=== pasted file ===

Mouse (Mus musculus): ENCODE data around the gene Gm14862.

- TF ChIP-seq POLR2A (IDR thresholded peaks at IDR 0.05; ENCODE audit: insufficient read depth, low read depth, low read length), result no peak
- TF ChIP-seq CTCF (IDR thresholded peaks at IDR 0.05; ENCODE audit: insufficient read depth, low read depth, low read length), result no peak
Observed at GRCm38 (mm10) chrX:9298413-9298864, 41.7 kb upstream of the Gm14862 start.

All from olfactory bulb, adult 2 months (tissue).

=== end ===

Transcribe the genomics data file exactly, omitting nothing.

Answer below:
Mouse (Mus musculus): ENCODE data around the gene Gm14862.

- TF ChIP-seq POLR2A (IDR thresholded peaks at IDR 0.05; ENCODE audit: insufficient read depth, low read depth, low read length), result no peak
- TF ChIP-seq CTCF (IDR thresholded peaks at IDR 0.05; ENCODE audit: insufficient read depth, low read depth, low read length), result no peak
Observed at GRCm38 (mm10) chrX:9298413-9298864, 41.7 kb upstream of the Gm14862 start.

All from olfactory bulb, adult 2 months (tissue).